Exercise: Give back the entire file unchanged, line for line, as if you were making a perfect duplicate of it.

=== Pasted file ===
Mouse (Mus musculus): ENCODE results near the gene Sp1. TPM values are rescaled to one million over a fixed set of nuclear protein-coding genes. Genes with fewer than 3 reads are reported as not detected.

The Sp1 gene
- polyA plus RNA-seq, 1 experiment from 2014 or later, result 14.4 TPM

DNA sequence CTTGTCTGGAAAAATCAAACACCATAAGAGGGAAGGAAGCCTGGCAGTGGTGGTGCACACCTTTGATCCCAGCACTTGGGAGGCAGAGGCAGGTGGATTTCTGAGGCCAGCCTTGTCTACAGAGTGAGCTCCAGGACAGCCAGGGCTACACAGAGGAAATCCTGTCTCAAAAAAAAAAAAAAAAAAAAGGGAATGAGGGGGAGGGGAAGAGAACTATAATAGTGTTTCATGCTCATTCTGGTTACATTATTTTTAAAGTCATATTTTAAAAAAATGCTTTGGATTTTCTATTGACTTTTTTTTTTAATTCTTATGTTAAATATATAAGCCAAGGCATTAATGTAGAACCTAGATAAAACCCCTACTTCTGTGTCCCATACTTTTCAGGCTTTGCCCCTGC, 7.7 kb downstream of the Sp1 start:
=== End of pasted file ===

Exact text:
Mouse (Mus musculus): ENCODE results near the gene Sp1. TPM values are rescaled to one million over a fixed set of nuclear protein-coding genes. Genes with fewer than 3 reads are reported as not detected.

The Sp1 gene
- polyA plus RNA-seq, 1 experiment from 2014 or later, result 14.4 TPM

DNA sequence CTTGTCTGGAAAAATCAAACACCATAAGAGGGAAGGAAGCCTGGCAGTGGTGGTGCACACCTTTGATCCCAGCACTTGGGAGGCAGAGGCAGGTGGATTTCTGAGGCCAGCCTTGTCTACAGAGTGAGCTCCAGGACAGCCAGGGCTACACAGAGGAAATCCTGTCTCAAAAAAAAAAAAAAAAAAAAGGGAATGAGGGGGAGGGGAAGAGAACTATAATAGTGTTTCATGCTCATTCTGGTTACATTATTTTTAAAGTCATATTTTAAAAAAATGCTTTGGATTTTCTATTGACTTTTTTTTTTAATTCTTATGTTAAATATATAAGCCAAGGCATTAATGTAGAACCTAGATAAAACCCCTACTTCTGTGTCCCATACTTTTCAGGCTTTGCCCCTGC, 7.7 kb downstream of the Sp1 start: